Payment Network Processing. Payment network processors, such as Visa, Mastercard and PIN debit payment
networks, sell electronic payment network routing and support services to financial institutions that issue cards and merchant acquirers that provide transaction processing. Depending on their market position and network capabilities, these
providers route credit, debit and prepaid card transactions from merchant acquiring processors to the financial institution that issued the card, and they ensure that the financial institutions authorization approvals are routed back to the
merchant acquiring processor and that transactions are appropriately settled between the merchants bank and the card-issuing financial institution. These providers also provide specialized risk management and other value-added services to
financial institutions. Payment networks charge merchant acquiring processors and issuing financial institutions routing fees per transaction and monthly or annual maintenance fees and assessments.
Issuer Card Processing. Issuer card processors sell electronic payment issuing, processing and supporting
services to financial institutions. These providers authorize transactions received from the payment networks and ensure that each transaction is appropriately cleared and settled from the originating card account. These companies also provide
specialized program management, reporting, outsourced customer service, back office support, risk management and other value-added services to financial institutions. Card processors charge issuing financial institutions fees based on the number of
transactions processed and the number of cards that are managed.
Emerging Trends and Opportunities in the Payment Processing
The payment processing industry is adopting new technologies, developing new products and services, evolving new business
models and experiencing new market entrants and an evolving regulatory environment. As merchants and financial institutions respond to these changes by seeking services to help them enhance their own offerings to consumers, including the ability to
accept card-not-present (CNP) payments in eCommerce and mobile environments as well as contactless cards and mobile wallets at the point-of-sale, we believe that payment processors will seek to develop additional capabilities in order to capture additional revenue streams by offering additional value added services as well as by
expanding across the payment processing value chain. In order to facilitate this expansion, we believe that payment processors will need to enhance their technology platforms so that they can deliver these capabilities and differentiate their
offerings from other providers.
We believe that payment processors, like Worldpay, that have scalable, integrated business models,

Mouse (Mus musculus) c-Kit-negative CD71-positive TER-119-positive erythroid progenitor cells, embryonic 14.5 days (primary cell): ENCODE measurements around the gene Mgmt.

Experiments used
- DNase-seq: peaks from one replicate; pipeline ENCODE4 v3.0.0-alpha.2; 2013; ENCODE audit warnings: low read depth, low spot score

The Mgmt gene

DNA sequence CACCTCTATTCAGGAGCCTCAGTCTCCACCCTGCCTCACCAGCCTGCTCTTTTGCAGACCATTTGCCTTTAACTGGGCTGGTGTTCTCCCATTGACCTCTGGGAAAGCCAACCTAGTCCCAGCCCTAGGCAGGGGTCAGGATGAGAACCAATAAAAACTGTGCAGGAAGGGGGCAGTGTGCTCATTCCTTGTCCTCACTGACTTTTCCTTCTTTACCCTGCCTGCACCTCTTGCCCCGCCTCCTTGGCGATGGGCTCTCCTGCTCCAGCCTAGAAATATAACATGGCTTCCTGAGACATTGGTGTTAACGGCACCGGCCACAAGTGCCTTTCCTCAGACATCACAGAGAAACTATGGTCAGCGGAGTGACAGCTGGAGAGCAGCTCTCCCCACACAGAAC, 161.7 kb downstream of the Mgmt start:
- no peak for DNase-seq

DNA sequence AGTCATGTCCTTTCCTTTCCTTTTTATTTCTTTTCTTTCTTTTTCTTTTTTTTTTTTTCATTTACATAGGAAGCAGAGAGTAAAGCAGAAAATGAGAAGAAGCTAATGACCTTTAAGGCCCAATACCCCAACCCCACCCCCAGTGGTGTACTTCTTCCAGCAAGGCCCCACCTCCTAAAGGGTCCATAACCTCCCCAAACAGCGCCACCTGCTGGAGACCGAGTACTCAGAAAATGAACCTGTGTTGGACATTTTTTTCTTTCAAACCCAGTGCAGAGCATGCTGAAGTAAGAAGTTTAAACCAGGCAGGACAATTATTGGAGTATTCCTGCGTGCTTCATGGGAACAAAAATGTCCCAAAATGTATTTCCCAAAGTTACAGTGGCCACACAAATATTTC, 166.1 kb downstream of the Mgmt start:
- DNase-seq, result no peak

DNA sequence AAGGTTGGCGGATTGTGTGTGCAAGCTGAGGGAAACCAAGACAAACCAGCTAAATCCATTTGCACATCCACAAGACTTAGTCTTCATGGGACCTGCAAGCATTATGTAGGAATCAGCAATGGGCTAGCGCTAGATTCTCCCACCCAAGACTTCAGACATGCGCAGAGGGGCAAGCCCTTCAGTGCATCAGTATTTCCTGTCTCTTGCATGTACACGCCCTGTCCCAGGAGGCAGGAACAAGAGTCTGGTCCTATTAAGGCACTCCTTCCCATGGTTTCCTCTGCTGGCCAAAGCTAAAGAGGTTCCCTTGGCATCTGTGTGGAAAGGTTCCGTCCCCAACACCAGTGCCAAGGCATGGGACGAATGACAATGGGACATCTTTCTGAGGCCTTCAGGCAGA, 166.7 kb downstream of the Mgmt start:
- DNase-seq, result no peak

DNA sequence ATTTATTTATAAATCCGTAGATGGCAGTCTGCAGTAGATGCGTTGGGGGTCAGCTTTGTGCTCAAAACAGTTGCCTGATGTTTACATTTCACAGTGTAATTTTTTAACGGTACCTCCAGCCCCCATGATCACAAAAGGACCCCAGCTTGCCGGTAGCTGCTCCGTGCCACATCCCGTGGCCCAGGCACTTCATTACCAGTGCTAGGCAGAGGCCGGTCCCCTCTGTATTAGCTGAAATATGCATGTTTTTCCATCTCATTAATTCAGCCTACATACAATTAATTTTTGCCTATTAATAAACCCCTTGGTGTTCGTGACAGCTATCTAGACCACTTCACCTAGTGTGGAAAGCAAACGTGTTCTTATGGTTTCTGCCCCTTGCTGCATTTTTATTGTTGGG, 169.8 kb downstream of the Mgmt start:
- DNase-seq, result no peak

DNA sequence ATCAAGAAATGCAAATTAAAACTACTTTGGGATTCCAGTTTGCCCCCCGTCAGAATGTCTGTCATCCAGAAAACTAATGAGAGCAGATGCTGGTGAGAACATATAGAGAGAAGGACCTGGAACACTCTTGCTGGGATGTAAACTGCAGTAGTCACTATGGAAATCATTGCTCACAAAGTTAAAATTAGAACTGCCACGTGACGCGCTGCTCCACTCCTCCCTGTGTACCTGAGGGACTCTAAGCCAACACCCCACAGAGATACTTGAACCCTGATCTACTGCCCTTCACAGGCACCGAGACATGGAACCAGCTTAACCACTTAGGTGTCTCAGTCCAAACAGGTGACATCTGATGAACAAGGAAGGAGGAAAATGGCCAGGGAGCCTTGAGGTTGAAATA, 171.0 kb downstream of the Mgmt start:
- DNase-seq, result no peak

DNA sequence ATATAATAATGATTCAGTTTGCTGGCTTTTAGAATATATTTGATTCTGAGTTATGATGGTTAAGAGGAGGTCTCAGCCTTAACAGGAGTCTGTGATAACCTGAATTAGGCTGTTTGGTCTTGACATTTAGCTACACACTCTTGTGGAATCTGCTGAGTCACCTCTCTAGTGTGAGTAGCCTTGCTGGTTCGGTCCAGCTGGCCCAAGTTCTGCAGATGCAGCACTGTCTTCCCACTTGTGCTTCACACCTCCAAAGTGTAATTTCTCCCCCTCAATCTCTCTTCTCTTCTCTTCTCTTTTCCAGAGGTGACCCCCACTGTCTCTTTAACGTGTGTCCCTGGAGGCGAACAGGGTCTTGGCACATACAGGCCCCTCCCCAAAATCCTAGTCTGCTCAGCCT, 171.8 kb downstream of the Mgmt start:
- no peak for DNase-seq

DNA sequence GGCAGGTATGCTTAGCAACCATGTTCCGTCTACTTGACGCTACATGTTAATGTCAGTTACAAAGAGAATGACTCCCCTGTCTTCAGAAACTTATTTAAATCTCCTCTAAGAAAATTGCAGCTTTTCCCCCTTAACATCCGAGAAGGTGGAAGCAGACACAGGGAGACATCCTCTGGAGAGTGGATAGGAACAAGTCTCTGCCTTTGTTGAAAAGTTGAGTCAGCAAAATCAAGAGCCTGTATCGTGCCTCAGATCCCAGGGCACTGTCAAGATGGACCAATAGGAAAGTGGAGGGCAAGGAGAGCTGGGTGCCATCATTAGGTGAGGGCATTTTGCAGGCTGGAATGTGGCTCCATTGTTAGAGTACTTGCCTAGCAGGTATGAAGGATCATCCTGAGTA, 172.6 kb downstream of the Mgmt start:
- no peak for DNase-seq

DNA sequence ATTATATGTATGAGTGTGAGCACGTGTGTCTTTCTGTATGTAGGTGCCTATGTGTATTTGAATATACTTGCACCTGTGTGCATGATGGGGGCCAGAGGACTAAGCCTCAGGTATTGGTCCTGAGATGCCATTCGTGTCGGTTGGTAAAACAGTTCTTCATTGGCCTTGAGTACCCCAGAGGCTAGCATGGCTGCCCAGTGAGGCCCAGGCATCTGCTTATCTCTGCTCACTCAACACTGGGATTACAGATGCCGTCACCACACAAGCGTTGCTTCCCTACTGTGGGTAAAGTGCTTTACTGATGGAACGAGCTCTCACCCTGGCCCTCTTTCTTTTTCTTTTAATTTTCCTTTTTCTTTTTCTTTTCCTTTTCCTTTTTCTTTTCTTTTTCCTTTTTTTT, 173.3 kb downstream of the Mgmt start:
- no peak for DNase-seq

provide solutions across the payment processing value chain and utilize broad distribution capabilities will be best positioned to successfully partner with new market entrants by providing processing services for emerging alternative electronic
payment technologies. Further, we believe that Worldpays depth of capabilities and breadth of distribution will further enhance its competitive position as emerging payment technologies are adopted by merchants and other businesses.
Worldpays ability to partner with non-financial institution enterprises, such as mobile payment providers, internet, retail and social media companies, could create attractive growth opportunities as
these new entrants seek to become more active participants in the development of alternative electronic payment technologies and to facilitate the convergence of retail, online, mobile and social commerce applications.
The financial services
regulatory regime affects our operations and costs. The financial services industry is highly regulated under U.S. and foreign law. Federal, state, local and foreign statutes, regulations, policies and guidance are continually under review by
governmental authorities. Changes in the regulatory regime, including changes in how they are interpreted, implemented or enforced, could have a material adverse effect on our business. Violations or perceived weaknesses in compliance or internal
controls may result in civil or criminal enforcement action; suspension or revocation of licenses or registrations; limitation, suspension or termination of services; civil or criminal penalties, such as fines; and reputational harm. In addition to
governmental regulation, certain of our services are subject to rules set by various payment networks, such as Visa and Mastercard. Many of these aspects of the regulatory regime are described in more detail below.
Licensing and Registration in Multiple Jurisdictions
Our regulatory environment varies from jurisdiction to jurisdiction. In some U.S. and foreign jurisdictions, we are required to obtain and
maintain various licenses and registrations to conduct our business. For example, in the United States, we are authorized in multiple U.S. states to engage in debt administration and debt collection activities on behalf of some of our card issuing
financial institution clients through calls and letters to the debtors in those states. Our international operations and subsidiaries are subject to a range of licensing, registration and regulatory requirements under U.K., Dutch, European Union
(E.U.) and other foreign regulatory regimes. We may seek, or be required to obtain, licenses or registrations in other jurisdictions based on changes in our business or the applicable regulatory regime.
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